As mentioned, Prince Edward Island Occupier Liability Act states that you owe visitors a duty of care.
The duty applies to:
- The condition of the property (you must make sure that your space is reasonably safe).
- All activities on the property.
However, section 3 says that owner duty only applies in areas open to the public. That means if you get injured in a restricted area, the property owner is not liable for your injuries or damage.
Property owners on Prince Edward Island do not owe a duty of care to anyone who willingly assumes risks
“Willing assumption of risk” means that you were aware of the danger but proceeded anyway. For instance, you ignored a slippery or wet floor sign.
You assume risk through words, writing, or actions.
Do you owe a duty of care to criminals?
Section 5 (2) says that, quote “a criminal act shall be deemed to have willingly assumed all risks and is subject to the duty of care set out in subsection.” Consequently, you do not owe criminals a duty of care.
Do you owe a duty of care to trespassers on Prince Edward Island?
Under provincial laws, you willingly assume the risk if you enter any of the properties listed below:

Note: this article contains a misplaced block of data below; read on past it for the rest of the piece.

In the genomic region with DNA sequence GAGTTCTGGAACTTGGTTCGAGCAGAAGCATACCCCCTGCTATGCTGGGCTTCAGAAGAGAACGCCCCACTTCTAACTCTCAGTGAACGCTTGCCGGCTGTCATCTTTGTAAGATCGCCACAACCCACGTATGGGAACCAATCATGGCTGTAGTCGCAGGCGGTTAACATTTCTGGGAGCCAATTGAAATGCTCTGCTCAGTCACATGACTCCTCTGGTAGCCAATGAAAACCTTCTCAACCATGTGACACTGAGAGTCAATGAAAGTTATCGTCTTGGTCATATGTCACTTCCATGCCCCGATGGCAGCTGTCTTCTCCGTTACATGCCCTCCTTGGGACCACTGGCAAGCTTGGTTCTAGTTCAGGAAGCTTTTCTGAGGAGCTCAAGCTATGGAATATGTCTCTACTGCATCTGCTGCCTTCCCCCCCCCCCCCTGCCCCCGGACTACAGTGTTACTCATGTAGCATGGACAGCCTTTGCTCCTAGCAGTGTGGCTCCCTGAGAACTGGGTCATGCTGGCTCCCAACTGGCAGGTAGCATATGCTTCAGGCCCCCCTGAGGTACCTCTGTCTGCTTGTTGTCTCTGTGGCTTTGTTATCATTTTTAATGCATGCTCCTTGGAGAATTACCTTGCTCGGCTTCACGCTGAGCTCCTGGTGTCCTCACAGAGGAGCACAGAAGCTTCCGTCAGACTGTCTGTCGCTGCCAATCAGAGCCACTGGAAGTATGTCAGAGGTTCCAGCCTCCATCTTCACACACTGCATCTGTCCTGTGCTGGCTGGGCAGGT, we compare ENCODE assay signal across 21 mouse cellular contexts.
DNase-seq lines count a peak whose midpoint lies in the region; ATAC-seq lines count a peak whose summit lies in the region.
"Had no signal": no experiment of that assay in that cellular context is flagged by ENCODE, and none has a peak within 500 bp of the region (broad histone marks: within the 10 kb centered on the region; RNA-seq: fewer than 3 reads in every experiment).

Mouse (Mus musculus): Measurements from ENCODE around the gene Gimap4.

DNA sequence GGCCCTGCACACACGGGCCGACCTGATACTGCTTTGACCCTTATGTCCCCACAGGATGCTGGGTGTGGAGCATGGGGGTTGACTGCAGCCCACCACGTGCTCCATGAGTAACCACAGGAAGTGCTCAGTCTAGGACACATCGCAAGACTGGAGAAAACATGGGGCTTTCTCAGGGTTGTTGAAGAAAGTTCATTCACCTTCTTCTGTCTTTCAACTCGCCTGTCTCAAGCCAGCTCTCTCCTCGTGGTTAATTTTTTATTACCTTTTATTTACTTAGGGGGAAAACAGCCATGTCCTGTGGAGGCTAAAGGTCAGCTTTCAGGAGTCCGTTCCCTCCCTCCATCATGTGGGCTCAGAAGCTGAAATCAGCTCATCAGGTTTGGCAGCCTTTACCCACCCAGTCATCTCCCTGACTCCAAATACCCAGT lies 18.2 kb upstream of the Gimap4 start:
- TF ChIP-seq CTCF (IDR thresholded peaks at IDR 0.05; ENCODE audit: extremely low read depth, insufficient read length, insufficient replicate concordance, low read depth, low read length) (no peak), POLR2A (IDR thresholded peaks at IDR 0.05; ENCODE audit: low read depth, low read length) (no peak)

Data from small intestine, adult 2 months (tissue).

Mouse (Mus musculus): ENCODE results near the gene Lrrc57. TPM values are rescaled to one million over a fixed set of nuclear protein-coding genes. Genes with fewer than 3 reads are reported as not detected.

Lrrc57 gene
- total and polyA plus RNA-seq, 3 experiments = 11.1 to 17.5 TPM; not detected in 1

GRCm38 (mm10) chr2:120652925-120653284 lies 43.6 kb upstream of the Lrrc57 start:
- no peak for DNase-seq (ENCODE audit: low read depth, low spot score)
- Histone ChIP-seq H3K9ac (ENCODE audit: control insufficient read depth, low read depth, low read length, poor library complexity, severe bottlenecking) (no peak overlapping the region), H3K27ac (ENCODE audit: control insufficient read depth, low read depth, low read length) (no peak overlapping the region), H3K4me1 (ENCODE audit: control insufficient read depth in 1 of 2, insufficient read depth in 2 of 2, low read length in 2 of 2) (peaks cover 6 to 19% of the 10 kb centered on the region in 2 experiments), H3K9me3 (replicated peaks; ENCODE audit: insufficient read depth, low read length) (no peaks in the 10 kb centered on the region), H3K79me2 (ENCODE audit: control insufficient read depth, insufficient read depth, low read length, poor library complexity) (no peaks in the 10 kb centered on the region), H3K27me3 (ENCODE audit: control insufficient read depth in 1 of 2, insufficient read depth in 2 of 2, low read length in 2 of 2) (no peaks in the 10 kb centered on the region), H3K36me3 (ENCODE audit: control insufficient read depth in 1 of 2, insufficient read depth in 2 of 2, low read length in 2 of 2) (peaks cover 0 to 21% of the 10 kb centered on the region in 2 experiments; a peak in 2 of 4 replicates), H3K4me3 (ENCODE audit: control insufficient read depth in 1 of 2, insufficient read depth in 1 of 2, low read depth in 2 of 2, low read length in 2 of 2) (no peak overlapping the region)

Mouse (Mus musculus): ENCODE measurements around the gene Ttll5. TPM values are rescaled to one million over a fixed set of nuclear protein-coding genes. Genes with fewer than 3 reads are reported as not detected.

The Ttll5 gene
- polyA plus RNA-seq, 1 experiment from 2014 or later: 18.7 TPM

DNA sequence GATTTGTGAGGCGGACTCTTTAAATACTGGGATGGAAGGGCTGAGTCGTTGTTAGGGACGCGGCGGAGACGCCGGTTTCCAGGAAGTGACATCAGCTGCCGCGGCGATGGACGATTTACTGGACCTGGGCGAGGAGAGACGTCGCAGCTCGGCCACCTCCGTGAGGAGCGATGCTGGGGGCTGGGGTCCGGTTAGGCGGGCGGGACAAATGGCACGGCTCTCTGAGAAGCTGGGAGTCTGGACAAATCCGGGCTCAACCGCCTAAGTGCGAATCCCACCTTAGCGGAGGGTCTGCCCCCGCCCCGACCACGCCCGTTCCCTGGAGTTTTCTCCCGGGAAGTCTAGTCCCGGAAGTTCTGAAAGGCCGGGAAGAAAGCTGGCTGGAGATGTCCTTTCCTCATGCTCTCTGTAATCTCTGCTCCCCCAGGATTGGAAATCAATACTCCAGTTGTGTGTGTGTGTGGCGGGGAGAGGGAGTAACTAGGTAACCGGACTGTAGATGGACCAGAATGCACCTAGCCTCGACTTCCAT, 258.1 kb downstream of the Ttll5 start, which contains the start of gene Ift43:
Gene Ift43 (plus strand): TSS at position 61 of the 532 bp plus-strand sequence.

- Rural land used for agriculture, forestry, or undeveloped premises.
- Closed golf courses
- Utility rights of way
- Marked private roads.
You need to remember that you owe a limited duty of care to trespassers. That means:
- Do not intentionally create hazards such as traps for trespassers.
- Do not act with reckless disregard if someone trespasses on your property.
Reckless disregard means that the defendant was aware of a danger and intentionally chose to ignore the consequences.
What to do if someone gets injured on your property on Prince Edward Island
Considering that you may face criminal negligence charges or a civil lawsuit if someone slips and falls on your property, legal experts recommend that property owners do the following immediately after an accident.
- Offer reasonable assistance to the victim. For example, if the victim requests it or it is apparent that immediate medical care is necessary, you may transport the individual to a hospital or call emergency services.
- Do not admit fault at the scene or use words that may indicate guilt. You should also advise employees/staff never to admit fault.
- Record what the victim says after the accident and save surveillance footage.
- Find witnesses and collect their information.
What to do after a slip and fall accident on Prince Edward Island
If you are the victim of a slip and fall, you should be aware that medical bills may add up, and some injuries may take time to manifest. Consequently, if the accident was not your fault, it is in your best interest to take civil action. You also have the option to settle out of court.
We, therefore, recommend that you do the following after a slip and fall accident: